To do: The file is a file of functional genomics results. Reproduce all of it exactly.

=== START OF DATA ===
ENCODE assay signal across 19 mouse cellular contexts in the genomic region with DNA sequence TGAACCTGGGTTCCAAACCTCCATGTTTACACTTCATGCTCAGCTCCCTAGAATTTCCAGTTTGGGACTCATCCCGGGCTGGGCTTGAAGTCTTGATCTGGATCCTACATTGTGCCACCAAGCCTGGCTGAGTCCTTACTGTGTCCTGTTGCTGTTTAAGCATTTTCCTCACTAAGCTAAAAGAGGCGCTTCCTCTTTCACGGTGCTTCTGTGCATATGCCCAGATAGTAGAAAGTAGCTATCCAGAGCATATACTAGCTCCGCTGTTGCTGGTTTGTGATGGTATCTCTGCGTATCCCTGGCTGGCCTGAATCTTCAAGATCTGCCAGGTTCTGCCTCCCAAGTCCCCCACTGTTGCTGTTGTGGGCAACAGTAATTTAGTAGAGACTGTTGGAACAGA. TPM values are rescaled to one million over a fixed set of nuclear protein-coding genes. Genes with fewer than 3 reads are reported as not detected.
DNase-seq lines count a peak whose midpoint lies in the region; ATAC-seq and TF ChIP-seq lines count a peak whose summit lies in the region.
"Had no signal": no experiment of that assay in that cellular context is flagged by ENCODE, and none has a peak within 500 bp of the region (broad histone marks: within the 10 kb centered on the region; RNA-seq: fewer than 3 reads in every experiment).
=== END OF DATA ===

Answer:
ENCODE assay signal across 19 mouse cellular contexts in the genomic region with DNA sequence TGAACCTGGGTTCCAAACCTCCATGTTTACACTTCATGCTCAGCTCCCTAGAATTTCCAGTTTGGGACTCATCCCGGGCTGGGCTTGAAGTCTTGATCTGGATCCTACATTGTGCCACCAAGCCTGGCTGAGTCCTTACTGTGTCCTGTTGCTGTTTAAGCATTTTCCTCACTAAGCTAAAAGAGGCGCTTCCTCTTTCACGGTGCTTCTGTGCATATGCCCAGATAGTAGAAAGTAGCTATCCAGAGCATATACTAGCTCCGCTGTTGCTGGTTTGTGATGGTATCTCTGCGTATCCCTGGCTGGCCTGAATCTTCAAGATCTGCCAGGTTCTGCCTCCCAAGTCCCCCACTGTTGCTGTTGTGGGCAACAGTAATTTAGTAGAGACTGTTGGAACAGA. TPM values are rescaled to one million over a fixed set of nuclear protein-coding genes. Genes with fewer than 3 reads are reported as not detected.
DNase-seq lines count a peak whose midpoint lies in the region; ATAC-seq and TF ChIP-seq lines count a peak whose summit lies in the region.
"Had no signal": no experiment of that assay in that cellular context is flagged by ENCODE, and none has a peak within 500 bp of the region (broad histone marks: within the 10 kb centered on the region; RNA-seq: fewer than 3 reads in every experiment).